Practical File System Design with the Be File System
by Dominic Giampaolo
Publisher: Morgan Kaufmann Publishers 1999
Number of pages: 247
Although many operating system textbooks offer highlevel descriptions of file systems, few go into sufficient detail for an implementor, and none go into details about advanced topics such as journaling. I wrote this book to address that lack of information. This book covers the details of file systems, from low-level to high-level, as well as related topics such as the disk cache, the file system interface to the kernel, and the user-level APIs that use the features of the file system. Reading this book should give you a thorough understanding of how a file system works in general, how the Be File System (BFS) works in particular, and the issues involved in designing and implementing a file system.
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by Dan Parks Sydow - O'Reilly
This book gives C++ programmers their start to developing the applications on Be operating system. The book begins with simple programs and gradually adds elements of the graphical interface. It carefully describes drawing and message handling.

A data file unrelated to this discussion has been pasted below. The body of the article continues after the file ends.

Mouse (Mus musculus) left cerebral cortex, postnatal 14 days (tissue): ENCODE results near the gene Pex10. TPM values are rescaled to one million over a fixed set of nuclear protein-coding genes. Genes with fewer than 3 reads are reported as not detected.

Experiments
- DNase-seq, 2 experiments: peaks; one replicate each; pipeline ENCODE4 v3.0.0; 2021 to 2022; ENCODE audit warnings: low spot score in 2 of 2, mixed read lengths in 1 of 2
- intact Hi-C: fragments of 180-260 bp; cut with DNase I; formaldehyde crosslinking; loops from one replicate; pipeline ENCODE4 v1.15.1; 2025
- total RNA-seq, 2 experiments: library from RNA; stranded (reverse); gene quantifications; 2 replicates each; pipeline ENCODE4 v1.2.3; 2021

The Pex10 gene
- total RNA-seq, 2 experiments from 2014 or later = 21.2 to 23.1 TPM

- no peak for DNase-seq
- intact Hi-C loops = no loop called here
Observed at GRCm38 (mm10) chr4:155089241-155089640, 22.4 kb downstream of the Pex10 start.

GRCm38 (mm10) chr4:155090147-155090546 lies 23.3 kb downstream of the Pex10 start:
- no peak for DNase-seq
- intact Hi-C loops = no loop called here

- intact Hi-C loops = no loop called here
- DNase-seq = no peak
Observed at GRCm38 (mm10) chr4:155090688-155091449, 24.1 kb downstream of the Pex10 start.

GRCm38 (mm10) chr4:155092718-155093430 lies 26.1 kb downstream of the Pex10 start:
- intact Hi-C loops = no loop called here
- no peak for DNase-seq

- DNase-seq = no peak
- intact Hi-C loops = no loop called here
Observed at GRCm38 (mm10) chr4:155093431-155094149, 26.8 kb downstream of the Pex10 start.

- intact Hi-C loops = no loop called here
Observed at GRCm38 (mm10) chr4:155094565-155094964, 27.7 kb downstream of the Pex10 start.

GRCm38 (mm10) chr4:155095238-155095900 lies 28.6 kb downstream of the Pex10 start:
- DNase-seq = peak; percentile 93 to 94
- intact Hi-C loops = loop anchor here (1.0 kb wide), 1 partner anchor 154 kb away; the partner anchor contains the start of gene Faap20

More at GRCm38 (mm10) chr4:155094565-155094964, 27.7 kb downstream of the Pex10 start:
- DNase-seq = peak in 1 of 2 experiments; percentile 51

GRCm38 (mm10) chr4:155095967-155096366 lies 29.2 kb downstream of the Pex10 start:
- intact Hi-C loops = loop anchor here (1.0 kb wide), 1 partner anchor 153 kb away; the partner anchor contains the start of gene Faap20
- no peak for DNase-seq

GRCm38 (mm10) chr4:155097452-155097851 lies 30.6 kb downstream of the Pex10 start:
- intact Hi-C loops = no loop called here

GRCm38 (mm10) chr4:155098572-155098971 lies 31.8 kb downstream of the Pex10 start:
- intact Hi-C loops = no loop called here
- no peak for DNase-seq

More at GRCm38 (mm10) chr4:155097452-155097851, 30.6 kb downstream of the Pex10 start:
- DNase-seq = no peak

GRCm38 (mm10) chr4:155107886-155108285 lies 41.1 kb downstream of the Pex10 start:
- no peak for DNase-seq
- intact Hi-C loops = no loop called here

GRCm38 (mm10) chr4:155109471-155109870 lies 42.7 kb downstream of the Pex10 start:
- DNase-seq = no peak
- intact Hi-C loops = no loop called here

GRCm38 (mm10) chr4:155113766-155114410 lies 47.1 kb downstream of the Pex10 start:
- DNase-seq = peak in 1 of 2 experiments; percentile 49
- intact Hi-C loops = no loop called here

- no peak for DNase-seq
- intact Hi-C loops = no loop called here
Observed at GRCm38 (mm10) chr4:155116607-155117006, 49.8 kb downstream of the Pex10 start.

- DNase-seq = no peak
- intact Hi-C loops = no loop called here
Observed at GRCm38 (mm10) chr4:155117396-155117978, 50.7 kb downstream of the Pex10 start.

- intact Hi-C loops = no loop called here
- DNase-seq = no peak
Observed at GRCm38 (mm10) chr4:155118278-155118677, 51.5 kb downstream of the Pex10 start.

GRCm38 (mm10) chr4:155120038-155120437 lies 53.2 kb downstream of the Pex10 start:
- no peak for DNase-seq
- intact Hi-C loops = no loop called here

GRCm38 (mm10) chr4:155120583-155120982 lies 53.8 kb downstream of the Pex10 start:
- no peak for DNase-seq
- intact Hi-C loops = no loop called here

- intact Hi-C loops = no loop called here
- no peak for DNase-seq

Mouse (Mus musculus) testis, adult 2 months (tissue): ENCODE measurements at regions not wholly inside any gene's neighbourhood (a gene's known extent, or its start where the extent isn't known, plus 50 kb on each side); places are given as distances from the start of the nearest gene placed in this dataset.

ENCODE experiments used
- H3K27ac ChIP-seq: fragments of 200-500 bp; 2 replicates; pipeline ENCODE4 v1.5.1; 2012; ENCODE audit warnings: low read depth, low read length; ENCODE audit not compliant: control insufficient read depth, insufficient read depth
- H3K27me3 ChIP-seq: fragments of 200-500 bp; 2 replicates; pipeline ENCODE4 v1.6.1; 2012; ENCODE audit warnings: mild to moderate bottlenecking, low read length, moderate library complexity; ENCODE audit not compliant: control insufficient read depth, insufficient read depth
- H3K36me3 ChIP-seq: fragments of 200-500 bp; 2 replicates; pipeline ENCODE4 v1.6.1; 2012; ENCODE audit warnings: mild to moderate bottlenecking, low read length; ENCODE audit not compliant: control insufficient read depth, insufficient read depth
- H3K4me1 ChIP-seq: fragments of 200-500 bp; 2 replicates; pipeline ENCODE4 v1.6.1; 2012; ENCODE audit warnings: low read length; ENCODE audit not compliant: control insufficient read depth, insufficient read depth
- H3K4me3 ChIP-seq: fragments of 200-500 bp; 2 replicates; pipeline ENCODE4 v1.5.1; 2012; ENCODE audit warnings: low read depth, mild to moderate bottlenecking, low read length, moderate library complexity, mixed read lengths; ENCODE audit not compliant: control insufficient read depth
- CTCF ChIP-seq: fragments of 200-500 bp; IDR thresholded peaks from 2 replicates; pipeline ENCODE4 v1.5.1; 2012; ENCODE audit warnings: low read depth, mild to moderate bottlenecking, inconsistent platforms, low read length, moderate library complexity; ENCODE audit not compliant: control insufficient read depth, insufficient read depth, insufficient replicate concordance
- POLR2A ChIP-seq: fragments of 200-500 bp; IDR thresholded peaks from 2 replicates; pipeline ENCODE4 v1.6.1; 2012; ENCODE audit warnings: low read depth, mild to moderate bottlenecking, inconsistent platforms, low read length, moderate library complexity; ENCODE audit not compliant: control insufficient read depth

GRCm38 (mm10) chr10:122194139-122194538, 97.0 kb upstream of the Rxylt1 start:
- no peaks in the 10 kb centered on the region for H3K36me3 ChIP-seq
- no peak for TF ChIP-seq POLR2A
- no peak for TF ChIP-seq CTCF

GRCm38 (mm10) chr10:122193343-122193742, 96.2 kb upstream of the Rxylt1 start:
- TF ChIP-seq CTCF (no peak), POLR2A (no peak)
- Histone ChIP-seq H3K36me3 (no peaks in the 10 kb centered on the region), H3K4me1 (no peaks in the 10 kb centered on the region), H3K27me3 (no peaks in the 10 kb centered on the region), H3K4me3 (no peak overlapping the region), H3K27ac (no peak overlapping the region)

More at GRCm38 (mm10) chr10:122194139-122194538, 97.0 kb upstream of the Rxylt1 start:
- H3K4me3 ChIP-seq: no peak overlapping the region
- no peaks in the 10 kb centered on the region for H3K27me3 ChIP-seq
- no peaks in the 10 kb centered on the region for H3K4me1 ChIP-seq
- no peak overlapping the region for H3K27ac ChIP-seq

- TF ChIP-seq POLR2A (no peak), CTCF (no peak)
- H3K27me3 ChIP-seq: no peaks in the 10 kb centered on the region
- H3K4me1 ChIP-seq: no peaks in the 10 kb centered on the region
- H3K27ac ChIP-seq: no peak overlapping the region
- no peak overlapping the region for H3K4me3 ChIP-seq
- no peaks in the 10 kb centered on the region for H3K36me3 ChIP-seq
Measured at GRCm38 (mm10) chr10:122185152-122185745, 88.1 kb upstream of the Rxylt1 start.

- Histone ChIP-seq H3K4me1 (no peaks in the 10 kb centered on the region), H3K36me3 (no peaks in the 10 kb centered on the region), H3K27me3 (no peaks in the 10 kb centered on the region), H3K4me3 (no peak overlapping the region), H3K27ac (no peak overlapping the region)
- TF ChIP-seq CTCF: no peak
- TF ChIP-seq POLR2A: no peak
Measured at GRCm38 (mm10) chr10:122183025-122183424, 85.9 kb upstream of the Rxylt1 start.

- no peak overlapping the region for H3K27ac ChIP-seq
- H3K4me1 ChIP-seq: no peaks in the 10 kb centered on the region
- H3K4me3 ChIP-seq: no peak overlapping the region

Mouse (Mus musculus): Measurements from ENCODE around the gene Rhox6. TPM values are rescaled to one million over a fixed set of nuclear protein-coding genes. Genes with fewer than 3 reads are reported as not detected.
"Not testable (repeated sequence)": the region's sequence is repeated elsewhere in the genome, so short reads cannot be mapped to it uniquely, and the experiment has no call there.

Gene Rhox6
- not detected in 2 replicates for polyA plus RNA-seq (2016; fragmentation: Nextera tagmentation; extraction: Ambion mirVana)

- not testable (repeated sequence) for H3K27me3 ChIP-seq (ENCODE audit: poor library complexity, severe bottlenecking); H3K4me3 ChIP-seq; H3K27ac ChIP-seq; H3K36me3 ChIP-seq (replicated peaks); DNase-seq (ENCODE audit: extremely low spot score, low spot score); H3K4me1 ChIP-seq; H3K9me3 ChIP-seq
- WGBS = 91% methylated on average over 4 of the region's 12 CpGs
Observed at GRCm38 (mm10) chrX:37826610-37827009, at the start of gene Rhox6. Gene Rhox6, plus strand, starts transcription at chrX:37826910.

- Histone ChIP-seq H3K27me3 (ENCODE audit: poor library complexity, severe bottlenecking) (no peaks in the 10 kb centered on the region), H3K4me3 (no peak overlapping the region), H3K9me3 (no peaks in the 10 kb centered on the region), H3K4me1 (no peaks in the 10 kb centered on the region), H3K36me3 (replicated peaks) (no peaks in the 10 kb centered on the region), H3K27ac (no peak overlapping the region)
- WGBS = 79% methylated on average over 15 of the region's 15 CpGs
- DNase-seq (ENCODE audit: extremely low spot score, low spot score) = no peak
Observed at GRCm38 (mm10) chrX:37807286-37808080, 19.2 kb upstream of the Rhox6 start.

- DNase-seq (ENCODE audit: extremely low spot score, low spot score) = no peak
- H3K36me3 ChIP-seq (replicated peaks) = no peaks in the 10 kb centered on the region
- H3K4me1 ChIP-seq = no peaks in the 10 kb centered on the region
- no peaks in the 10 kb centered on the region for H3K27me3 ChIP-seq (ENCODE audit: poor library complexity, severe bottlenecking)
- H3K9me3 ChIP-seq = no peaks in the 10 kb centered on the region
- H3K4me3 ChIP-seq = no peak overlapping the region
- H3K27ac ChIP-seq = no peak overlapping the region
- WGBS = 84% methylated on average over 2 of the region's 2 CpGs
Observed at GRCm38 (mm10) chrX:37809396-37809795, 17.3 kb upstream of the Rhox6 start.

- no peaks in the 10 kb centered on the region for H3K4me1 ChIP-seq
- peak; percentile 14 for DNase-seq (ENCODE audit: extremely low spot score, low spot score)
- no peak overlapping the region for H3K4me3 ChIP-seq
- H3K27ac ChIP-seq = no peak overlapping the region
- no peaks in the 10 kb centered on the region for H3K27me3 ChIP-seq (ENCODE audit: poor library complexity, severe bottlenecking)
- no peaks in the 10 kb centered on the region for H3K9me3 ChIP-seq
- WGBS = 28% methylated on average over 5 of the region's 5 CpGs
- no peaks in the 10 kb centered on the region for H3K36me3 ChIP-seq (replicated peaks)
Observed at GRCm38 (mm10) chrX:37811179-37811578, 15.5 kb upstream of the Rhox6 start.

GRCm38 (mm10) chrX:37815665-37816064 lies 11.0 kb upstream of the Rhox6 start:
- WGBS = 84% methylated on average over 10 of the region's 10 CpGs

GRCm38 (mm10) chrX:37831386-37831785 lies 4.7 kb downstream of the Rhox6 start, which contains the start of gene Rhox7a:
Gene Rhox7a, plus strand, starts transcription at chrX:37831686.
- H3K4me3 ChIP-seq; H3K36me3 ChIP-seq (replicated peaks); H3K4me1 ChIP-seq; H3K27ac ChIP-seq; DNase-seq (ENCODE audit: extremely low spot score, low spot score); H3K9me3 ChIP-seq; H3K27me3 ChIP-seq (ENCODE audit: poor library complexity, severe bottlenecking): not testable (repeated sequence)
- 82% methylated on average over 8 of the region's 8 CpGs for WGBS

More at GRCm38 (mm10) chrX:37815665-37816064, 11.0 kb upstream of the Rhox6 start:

The purpose of this book is to provide a neutral view of as many Operating Systems as possible. This book strives to provide solid information on Operating Systems without the ever-prevalent 'distribution/Operating System bias'.
by Jelena Mamcenko - Vilnius Gediminas Technical University
Operating systems are used on most computer systems. Commercially-supplied operating systems are present on virtually all modern devices, from personal computers to mainframes, as well as mobile computers such as PDAs and mobile phones.
by Hugh Murrell - University of KwaZulu-Natal
Contents: Introduction to Unix; ANSI C for Programmers on UNIX Systems; Operating Systems Theory (Process Synchronization, InterProcess Communication under Unix, Deadlock, Scheduling, Virtual Memory and Paging, Computer Security, etc.).